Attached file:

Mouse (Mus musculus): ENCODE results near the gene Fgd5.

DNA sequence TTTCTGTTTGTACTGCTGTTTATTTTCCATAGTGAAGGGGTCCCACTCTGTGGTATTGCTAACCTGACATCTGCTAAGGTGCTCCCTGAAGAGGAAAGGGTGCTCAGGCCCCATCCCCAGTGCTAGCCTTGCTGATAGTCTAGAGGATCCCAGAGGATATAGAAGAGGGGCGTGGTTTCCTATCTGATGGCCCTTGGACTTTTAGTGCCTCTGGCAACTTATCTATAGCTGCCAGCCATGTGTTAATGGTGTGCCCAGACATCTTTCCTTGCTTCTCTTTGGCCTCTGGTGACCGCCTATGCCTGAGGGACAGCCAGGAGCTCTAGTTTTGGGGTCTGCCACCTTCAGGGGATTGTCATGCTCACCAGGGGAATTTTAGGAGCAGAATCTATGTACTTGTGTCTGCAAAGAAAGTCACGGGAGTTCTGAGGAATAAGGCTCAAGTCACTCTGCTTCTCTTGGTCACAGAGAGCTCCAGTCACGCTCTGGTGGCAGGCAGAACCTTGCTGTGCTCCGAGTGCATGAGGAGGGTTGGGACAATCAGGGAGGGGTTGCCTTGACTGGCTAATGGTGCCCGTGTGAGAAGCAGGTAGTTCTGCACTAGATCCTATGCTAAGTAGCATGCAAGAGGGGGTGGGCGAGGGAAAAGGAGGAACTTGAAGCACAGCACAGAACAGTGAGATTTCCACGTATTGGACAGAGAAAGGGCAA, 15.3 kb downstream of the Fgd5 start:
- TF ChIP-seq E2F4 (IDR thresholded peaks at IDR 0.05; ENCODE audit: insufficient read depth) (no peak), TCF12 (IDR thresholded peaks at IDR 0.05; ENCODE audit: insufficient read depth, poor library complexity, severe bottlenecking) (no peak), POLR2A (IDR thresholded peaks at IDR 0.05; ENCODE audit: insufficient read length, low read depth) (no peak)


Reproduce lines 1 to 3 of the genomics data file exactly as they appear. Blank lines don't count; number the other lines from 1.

Mouse (Mus musculus): ENCODE results near the gene Fgd5.

DNA sequence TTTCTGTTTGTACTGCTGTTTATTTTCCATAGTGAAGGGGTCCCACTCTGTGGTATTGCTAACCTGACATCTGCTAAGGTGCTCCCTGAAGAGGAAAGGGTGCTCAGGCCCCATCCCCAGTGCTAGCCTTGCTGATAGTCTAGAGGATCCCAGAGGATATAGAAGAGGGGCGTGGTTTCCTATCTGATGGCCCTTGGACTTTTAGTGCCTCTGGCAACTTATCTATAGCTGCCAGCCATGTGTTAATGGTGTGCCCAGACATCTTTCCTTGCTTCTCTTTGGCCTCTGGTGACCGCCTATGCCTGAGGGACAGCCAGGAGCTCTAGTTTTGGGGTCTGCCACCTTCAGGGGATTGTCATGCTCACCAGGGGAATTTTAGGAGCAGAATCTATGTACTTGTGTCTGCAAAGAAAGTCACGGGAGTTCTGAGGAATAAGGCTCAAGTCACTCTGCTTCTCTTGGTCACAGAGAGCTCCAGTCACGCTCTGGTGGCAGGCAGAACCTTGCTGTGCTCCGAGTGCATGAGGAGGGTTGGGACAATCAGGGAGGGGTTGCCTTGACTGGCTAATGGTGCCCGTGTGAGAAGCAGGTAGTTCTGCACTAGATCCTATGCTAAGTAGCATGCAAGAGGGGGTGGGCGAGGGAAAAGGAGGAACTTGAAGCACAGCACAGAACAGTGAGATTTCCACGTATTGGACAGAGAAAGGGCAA, 15.3 kb downstream of the Fgd5 start:
- TF ChIP-seq E2F4 (IDR thresholded peaks at IDR 0.05; ENCODE audit: insufficient read depth) (no peak), TCF12 (IDR thresholded peaks at IDR 0.05; ENCODE audit: insufficient read depth, poor library complexity, severe bottlenecking) (no peak), POLR2A (IDR thresholded peaks at IDR 0.05; ENCODE audit: insufficient read length, low read depth) (no peak)